Microsoft hasn't exactly lit the tablet world on fire with its Surface tablets. That hasn't discouraged the company, however. Today, Microsoft announced tweaks to its line of Surface hardware, unveiling the Surface 2 and Surface Pro 2. The new models (and new accessories) will launch in 22 markets (including the US and UK) on October 22. It'll also hit China in November. Pre-orders start September 24 at Microsoft's online store, its retail stores, and retailers like Best Buy.
The Surface Pro 2 is dubbed "a true laptop replacement" and can run most Windows software in addition to apps from the Windows Store. It comes packed with a fourth-generation Intel Core i5 processor "which, combined with other improvements, delivers increased performance and up to 60 percent longer battery life than Surface Pro." Prices for the Surface Pro 2 start at $899. It can be purchased in 64GB and 128GB configurations with 4 GB of RAM and 256GB and 512GB configurations with 8 GB of RAM.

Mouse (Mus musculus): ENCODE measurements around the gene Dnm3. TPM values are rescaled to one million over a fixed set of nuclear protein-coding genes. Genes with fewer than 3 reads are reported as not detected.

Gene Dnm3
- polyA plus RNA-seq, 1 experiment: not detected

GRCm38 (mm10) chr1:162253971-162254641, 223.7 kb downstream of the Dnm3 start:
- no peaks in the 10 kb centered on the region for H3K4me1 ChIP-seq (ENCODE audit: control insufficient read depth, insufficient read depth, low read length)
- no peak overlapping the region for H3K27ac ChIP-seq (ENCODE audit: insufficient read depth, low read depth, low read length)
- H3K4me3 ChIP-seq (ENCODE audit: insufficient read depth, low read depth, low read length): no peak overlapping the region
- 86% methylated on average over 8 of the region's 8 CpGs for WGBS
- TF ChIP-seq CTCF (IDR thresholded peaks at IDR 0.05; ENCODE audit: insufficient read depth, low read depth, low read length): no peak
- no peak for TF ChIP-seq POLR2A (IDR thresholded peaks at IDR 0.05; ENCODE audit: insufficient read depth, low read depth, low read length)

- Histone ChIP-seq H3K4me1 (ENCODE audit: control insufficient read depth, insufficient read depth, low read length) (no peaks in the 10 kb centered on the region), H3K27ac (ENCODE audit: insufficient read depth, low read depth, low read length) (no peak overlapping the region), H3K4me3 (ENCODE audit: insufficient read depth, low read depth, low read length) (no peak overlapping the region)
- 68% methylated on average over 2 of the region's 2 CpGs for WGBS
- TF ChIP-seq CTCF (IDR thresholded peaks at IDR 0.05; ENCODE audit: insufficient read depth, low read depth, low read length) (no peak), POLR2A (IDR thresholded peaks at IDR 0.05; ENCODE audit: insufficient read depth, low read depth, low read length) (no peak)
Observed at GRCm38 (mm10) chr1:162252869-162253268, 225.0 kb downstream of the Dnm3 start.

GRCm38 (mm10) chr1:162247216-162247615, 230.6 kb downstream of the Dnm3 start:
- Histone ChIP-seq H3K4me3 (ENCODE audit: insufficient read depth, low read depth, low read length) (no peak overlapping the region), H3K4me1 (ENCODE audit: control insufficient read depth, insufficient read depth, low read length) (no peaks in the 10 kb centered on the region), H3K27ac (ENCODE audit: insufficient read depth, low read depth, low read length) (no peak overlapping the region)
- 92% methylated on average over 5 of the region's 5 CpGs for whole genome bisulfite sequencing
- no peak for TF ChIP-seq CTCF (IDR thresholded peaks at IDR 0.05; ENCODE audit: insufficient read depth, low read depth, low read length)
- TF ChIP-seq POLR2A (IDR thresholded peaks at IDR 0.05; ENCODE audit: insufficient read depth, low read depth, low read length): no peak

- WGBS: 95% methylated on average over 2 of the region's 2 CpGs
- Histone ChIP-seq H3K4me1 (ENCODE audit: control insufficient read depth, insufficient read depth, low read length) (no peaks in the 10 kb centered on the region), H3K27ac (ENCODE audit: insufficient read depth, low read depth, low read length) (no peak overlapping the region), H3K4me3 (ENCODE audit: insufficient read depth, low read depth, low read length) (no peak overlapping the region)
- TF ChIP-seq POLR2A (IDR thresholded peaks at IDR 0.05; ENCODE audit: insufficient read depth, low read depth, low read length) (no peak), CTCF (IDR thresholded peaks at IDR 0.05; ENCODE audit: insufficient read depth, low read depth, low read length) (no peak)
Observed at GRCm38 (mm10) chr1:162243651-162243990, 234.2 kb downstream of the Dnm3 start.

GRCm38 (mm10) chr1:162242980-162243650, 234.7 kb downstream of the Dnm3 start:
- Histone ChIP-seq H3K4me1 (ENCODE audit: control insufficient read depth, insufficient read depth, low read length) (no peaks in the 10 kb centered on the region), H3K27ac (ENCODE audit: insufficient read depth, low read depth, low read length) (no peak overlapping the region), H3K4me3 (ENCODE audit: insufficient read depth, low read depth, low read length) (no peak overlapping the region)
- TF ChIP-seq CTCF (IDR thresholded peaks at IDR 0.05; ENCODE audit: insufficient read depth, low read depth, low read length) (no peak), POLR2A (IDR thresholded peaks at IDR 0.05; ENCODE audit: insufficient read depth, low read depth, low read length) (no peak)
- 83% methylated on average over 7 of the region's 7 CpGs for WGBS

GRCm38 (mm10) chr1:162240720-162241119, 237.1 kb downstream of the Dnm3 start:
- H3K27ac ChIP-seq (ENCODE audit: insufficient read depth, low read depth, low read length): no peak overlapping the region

The Surface 2 is the more affordable option, starting at $449, and is powered by an Nvidia Tegra 4 processor, and has better battery life (up to 10 hours for video playback) than the previous generation Surface. The 10.6-inch ClearType Full HD display offers 1080p video, and the tablet has been upgraded to USB 3.0 for faster file transfers. Additionally, the camera resolution has been increased, with a 3.5-megapixel front camera and 5-megapixel rear camera. It all runs on Windows RT 8.1, and comes in an overall thinner and lighter form factor. 32GB and 64GB configurations are available.
Microsoft has a ton of ground to make up in the tablets market. Total Surface sales were only $853 million, Microsoft noted in its last annual report. In stark contrast, Apple's iPad sales during a similar time period were $33.2 billion. Microsoft remains steadfast in its vision for the market, however. "We're right now focused 100 percent on building the best tablets for the world," Panos Panay, a Microsoft corporate vice president, said last week, according to The New York Times. "We haven't slowed down or lifted our heads a bit."